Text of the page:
Ben Roberts Africa’s Premier Ski Resort


The route from Tahnaout to Oukaimeden could accurately be described as 'the slow road'. The narrow thoroughfare winds along steep valley sides and hairpin bends; the patient traveller is rewarded with stellar scenery.


The main road from Marrakech to Oukaïmeden can be driven in just under 2hrs in favourable conditions; many Moroccan tourists hire taxis to have a romantic day trip to see the snow at first hand. The valley walls that flank the tight hairpins in the final approaches to the resort are sporadically daubed with the names of lovers past.


At 60 years old, Omar Maziq doesn't work as a ski guide so much anymore, but he is still fiercely proud of his professional license. In a region that in world terms struggles economically, Oukaïmeden's tourist industry is of immense importance, and provides work opportunities for the inhabitants of surrounding villages. Omar hitches a ride daily up to the resort, a 15km trip.


A late evening mist gathers over Lac D'Oukaïmeden, shrouding the snow covered peaks.


Skiing first occurred in the Oukaïmeden area in the 1930's, but the first hotels and chalets were built in the 1950's. There's been sporadic development since then, and a few years ago a Dubai based investment company revealed plans to invest US$1.3 billion into developing the resort. However the global economic crisis has put these plans on hold. For now, Oukaïmeden retains a certain 'wild west' charm - there's none of the big corporate influence that you see in European and American resorts. Even getting hold of a decent pair of skis involves intense bartering; If you want your edges sharpening and some wax applied, you'd better bring your own tools!


Skis and poles can be hired from a small number of rental locations. The majority of the skiing equipment in the resort is donated by overseas skiing associations and international visitors.


The main chairlift to access Oukaïmeden's higher pistes is just over a kilometre from the resort. First installed in 1963, it is almost 2000 metres in length and has a vertical climb of 620 metres. A day ski pass for the resort costs just £8.


The Berber People are the indigenous North African tribe who populate the Atlas Mountains. Some of the Berber (particularly those from the Sahara) were nomadic people, but the majority were historically farmers. In the Oukaïmeden region, many Berber men now make their living working as guides for foreign walkers or skiers. Others hire out skiing equipment and cold weather clothing. These men have a daily commute over the snow covered mountain pass Tamatert - a 20km round trip with a high point of over 3200m. The financial rewards aren't huge, but in the winter months any additional income is a bonus.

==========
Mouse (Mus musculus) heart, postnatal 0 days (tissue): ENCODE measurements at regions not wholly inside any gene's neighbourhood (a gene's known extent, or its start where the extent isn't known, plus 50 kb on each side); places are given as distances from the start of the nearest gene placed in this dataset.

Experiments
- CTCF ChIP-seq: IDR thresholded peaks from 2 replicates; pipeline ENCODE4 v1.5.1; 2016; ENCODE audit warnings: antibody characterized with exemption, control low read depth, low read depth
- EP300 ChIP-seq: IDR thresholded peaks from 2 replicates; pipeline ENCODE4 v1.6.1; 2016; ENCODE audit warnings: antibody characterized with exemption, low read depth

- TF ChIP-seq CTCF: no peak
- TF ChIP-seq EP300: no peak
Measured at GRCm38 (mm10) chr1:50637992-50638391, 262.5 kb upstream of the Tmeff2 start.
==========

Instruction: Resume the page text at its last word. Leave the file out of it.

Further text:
Guides from the Association d'Oukaïmeden Ski/Snowboard Maroc (A.O.S.S.M) gather their equipment after a day spent instructing beginners.


When the snow conditions are at their best and the resort is busy, there are a number of vintage drag lifts to ease the pressure on the chairlift. Apparently they have catapult-like tendencies.


The main piste in Oukaïmeden is steep, icy and bumpy. There are no snow making facilities in Oukaïmeden, and with relatively sparse precipitation, the slopes can rapidly become treacherous.


Retro skiing equipment at the summit of Jebel Oukaïmeden, the resort's highest point.


Traditional ways of life exist side by side with the tourism industry in Oukaïmeden.


The 80km taxi journey from Marrakech to Oukaïmeden is a good fare for taxi drivers, but the consequence is a long, cold wait to take their passengers back to the city.


It's a common site to see fashionable young couples from Marrakech visiting Oukaïmeden for a romantic day trip. There might not be much skiing involved, but a bracing chairlift ride to the resort summit can be combined with an hour or so on the sledging slope and a donkey ride along the valley bottom.

Tourists on sledges join novice skiers on Oukaimeden's gentlest piste.

Tourists on sledges join novice skiers on Oukaïmeden's gentlest piste.


At the end of a tiring day on the slopes, the easiest way to get your skiing equipment back to the resort is by donkey.


While Oukaïmeden itself sits in a natural plateau amidst the peaks, the road back to Marrakech quickly descends into a steep sided and dramatic gorge.


The end of another day in Oukaïmeden, and the light fades over Mount Angour - the impressive peak that guards the head of the valley. The local and international tourists can return to the warmth and comfort of their hotels and city suburbs. For the Berber people, navigating the path between traditional forms of subsistence and the unreliable income available from the tourism industry remains a challenge.


Oukaimeden is one of Africa’s few operating ski resorts. Set high in the Atlas Mountains of Morocco and operated by people of Berber origin, the resort offers an alternative form of income for families that survive on subsistence farming.


All images © courtesy of Ben Roberts